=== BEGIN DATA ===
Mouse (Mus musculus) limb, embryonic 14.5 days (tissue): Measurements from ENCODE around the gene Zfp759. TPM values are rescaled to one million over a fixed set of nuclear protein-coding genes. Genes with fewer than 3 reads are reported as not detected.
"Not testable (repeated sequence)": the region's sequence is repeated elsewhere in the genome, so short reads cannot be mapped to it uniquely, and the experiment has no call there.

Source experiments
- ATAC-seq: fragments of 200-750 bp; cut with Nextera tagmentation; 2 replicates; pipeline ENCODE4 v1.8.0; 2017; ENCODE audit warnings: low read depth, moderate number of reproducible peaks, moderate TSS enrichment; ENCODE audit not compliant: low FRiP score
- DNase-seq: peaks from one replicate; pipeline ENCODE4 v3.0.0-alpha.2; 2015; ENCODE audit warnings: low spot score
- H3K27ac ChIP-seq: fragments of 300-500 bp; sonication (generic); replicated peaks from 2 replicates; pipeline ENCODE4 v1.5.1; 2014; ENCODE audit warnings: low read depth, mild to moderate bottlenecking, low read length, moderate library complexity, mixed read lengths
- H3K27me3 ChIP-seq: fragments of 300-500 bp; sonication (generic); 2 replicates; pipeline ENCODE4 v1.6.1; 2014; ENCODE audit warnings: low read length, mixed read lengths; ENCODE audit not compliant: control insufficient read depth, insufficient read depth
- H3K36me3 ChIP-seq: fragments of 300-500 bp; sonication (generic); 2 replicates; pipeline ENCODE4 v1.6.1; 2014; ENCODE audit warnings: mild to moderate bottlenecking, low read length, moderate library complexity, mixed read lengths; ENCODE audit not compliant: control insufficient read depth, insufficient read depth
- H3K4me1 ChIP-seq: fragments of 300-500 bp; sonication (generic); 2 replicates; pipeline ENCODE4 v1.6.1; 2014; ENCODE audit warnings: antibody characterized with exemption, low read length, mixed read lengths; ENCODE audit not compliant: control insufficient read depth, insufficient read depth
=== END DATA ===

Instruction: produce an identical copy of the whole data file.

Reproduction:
Mouse (Mus musculus) limb, embryonic 14.5 days (tissue): Measurements from ENCODE around the gene Zfp759. TPM values are rescaled to one million over a fixed set of nuclear protein-coding genes. Genes with fewer than 3 reads are reported as not detected.
"Not testable (repeated sequence)": the region's sequence is repeated elsewhere in the genome, so short reads cannot be mapped to it uniquely, and the experiment has no call there.

Source experiments
- ATAC-seq: fragments of 200-750 bp; cut with Nextera tagmentation; 2 replicates; pipeline ENCODE4 v1.8.0; 2017; ENCODE audit warnings: low read depth, moderate number of reproducible peaks, moderate TSS enrichment; ENCODE audit not compliant: low FRiP score
- DNase-seq: peaks from one replicate; pipeline ENCODE4 v3.0.0-alpha.2; 2015; ENCODE audit warnings: low spot score
- H3K27ac ChIP-seq: fragments of 300-500 bp; sonication (generic); replicated peaks from 2 replicates; pipeline ENCODE4 v1.5.1; 2014; ENCODE audit warnings: low read depth, mild to moderate bottlenecking, low read length, moderate library complexity, mixed read lengths
- H3K27me3 ChIP-seq: fragments of 300-500 bp; sonication (generic); 2 replicates; pipeline ENCODE4 v1.6.1; 2014; ENCODE audit warnings: low read length, mixed read lengths; ENCODE audit not compliant: control insufficient read depth, insufficient read depth
- H3K36me3 ChIP-seq: fragments of 300-500 bp; sonication (generic); 2 replicates; pipeline ENCODE4 v1.6.1; 2014; ENCODE audit warnings: mild to moderate bottlenecking, low read length, moderate library complexity, mixed read lengths; ENCODE audit not compliant: control insufficient read depth, insufficient read depth
- H3K4me1 ChIP-seq: fragments of 300-500 bp; sonication (generic); 2 replicates; pipeline ENCODE4 v1.6.1; 2014; ENCODE audit warnings: antibody characterized with exemption, low read length, mixed read lengths; ENCODE audit not compliant: control insufficient read depth, insufficient read depth